Scientists at the European Organisation for Nuclear Research (CERN) have started a project to restore the first website and to preserve the digital assets that are linked with the birth of the web.
Computer scientist Sir Tim Berners-Lee invented the world wide web while working at CERN in 1989. The project was initially conceived to meet the demand for information sharing between physicists in universities and institutes around the world.
Now scientists at CERN are launching the project to recreate the first website to mark the 20th anniversary of the publication of the document that made web technology free for everyone to use.
It was on this day in 1993 that CERN published a statement that made the world wide web’s technology available on a royalty-free basis.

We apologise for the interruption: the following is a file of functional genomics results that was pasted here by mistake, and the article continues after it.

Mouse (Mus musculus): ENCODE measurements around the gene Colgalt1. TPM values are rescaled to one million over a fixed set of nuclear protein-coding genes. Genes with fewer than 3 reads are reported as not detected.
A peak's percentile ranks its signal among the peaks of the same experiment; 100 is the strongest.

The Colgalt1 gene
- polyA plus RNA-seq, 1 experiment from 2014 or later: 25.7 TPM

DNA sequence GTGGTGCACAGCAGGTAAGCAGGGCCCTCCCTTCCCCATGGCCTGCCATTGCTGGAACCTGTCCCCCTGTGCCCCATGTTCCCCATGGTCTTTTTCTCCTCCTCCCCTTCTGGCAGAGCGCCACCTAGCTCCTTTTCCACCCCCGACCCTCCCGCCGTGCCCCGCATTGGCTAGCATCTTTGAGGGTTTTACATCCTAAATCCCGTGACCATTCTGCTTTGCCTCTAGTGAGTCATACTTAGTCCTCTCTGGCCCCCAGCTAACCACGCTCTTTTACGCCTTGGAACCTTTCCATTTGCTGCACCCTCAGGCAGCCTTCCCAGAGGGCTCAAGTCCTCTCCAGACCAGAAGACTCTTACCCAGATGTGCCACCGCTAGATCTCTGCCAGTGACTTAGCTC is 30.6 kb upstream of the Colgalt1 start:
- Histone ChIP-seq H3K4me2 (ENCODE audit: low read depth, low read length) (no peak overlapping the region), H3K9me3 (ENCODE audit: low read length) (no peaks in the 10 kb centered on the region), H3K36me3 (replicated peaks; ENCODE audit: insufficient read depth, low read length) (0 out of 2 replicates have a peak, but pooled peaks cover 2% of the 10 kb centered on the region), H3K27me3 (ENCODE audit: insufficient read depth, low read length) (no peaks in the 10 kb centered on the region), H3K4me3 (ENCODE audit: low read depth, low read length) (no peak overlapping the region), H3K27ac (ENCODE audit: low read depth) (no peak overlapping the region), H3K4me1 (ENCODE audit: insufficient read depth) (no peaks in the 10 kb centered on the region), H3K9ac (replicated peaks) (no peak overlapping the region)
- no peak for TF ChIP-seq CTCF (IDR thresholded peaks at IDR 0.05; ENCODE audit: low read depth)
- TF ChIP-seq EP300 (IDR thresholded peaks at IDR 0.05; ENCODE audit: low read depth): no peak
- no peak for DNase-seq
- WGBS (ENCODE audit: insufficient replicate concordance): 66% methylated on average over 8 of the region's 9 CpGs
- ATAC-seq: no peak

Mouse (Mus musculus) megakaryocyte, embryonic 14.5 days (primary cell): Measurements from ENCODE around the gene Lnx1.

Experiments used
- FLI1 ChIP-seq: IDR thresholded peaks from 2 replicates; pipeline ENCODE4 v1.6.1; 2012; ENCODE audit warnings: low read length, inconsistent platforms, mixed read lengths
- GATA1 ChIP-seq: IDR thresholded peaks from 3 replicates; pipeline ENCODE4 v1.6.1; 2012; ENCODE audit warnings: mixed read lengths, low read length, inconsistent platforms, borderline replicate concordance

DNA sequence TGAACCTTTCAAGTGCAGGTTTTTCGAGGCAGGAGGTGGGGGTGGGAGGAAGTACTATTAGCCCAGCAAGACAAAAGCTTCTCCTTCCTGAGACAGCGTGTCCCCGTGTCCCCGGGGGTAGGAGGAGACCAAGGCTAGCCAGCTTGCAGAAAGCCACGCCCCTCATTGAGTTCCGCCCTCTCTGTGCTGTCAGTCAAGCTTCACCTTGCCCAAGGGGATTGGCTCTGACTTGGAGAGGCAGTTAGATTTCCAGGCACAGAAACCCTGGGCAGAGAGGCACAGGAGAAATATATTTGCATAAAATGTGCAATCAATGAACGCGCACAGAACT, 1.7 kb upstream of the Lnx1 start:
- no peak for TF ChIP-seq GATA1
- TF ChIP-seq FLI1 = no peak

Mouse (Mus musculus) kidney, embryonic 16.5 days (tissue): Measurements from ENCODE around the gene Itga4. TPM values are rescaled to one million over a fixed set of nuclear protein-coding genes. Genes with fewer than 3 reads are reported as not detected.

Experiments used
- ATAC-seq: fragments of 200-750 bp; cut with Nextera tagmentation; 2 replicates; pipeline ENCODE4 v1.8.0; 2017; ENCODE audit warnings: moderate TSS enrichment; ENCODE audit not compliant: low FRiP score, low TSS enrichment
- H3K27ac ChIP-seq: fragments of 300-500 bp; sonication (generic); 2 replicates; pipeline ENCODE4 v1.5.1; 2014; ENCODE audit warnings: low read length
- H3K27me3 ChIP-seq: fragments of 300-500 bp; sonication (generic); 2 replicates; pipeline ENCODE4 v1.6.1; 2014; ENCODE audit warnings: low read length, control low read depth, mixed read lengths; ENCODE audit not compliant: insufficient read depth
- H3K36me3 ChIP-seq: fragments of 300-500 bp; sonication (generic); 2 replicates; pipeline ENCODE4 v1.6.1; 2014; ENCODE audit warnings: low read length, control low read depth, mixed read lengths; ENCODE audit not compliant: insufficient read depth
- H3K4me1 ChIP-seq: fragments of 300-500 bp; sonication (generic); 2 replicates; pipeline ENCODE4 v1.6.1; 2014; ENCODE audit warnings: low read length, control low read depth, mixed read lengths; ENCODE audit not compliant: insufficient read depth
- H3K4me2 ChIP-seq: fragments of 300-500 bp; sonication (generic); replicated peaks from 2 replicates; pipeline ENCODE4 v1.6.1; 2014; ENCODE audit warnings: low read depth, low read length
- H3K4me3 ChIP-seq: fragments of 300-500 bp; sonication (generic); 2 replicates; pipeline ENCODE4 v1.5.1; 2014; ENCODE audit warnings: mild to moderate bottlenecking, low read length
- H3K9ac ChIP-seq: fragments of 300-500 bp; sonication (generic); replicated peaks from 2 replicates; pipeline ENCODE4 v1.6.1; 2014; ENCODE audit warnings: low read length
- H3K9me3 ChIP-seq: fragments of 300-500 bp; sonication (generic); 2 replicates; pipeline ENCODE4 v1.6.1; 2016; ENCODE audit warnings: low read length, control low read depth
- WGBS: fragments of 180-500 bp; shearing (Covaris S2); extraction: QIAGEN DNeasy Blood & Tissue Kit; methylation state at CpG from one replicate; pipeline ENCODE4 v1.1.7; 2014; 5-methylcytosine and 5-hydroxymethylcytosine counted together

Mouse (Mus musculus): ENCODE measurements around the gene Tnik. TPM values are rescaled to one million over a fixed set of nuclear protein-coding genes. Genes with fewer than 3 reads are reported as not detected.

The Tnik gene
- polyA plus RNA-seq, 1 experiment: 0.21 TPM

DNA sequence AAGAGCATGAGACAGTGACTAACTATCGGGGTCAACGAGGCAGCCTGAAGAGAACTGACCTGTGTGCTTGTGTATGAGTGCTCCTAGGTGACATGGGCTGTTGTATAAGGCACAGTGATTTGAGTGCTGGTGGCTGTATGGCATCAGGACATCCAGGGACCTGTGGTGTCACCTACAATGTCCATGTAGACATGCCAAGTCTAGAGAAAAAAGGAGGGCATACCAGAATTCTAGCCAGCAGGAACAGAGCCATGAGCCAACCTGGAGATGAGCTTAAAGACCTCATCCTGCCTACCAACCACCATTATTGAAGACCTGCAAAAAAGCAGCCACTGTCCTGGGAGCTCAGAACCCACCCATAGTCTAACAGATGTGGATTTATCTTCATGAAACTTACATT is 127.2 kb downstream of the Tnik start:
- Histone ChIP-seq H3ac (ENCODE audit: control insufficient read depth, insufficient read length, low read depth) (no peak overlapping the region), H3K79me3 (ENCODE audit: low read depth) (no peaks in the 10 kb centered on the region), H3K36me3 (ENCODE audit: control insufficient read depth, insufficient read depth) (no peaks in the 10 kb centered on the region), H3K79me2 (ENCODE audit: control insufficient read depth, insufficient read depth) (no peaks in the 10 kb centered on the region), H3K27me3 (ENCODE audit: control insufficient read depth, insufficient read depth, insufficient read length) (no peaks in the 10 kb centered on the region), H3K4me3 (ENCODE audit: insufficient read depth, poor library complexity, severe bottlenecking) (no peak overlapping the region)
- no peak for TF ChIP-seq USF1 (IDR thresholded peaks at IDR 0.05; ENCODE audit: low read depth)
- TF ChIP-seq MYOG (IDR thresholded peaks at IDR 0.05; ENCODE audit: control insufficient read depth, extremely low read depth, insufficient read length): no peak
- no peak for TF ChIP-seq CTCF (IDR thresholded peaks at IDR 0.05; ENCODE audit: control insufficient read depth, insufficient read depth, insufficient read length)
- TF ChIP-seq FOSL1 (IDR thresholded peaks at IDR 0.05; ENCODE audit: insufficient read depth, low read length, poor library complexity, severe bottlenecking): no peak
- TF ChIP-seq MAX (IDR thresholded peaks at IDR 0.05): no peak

Other information retrieval systems that used the internet such as WAIS and Gopher were available at the time, but the fact the web’s technology was royalty free led to its rapid adoption and development.
The first website at CERN was hosted on Berners-Lee’s NeXT computer. The website described the basic features of the web, how to access other people’s documents and how to set up your own server. While the NeXT machine is still at CERN, the world’s first website is no longer online at its original address.
That’s why CERN is launching a project to recreate the first website.
Firstly, the scientists want to restore the first URL. They then want to look at the first web servers at CERN to see if they can preserve assets from them.
The researchers ultimately want to make the first web address – http://info.cern.ch - a destination where future generations can learn about how the web began.
CERN is also hoping to hear from people who visited the first website.